Tropical Terrors

A brief review of tropical diseases

Cysticercosis

This a variation on the "normal" infection with the Taenia soleum, or pork tapeworm. Normally if humans ingest undercooked pork that has tapeworm larvae within the muscle tissue, the parasites can grow in the gut of the human, releasing eggs and immature forms of the parasite in the stool.

However - if a human ingests the tapeworm eggs, they can essentially hatch in the stomach and enter the bloodstream. They may make a home in many different tissues of the body, including the heart and brain. The damage may be low-grade and chronic, but a significant infestation within brain tissue (sometimes with 4-inch forms of the larvae) can trigger seizures - this is the most common cause of seizures in adults from tropical countries, including Mexico.

This disease, like many parasitic diseases, is much easier to prevent than to treat - avoiding the ingestion of pork tapeworm eggs. The eggs come from pig feces and even the human victim's own feces - when a human has tapeworms present in the gut, they may cause abdominal pain and weight loss - but their stool will have tapeworm larvae and eggs in it. Humans may ingest these eggs after coming into contact with their own feces or with pig feces and then not washing their hands well with soap and water (and then touching their mouth or food), Eliminating cysticercosis involves educating people about washing their hands, but also breaking the pig-human cycle of tapeworm - cooking all pork until well done, and preventing pigs from ingesting human feces.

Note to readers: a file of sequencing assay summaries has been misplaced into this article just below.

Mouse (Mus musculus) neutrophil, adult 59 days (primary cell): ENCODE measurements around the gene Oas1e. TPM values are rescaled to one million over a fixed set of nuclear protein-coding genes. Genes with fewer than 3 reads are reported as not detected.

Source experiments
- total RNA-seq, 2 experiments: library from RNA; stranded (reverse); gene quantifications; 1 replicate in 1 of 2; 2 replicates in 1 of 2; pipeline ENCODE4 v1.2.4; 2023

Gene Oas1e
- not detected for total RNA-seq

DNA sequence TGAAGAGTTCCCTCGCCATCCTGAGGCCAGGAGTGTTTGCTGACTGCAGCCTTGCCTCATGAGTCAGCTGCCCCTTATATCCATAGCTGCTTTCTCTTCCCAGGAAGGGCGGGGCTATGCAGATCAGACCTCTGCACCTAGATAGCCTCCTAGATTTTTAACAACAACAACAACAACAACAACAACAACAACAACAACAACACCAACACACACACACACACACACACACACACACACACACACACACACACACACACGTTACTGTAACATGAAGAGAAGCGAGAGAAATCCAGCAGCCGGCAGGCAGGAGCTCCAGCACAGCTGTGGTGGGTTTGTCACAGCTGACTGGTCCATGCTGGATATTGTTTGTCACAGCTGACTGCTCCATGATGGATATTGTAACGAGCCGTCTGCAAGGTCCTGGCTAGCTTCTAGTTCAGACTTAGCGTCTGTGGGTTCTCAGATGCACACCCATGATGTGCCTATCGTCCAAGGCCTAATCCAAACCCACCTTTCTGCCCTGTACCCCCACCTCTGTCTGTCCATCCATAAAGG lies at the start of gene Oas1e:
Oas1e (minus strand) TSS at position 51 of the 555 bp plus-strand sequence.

The life cycle of cysticercosis can be seen here.

See an Animal Planet video describing one woman's experience with this parasite.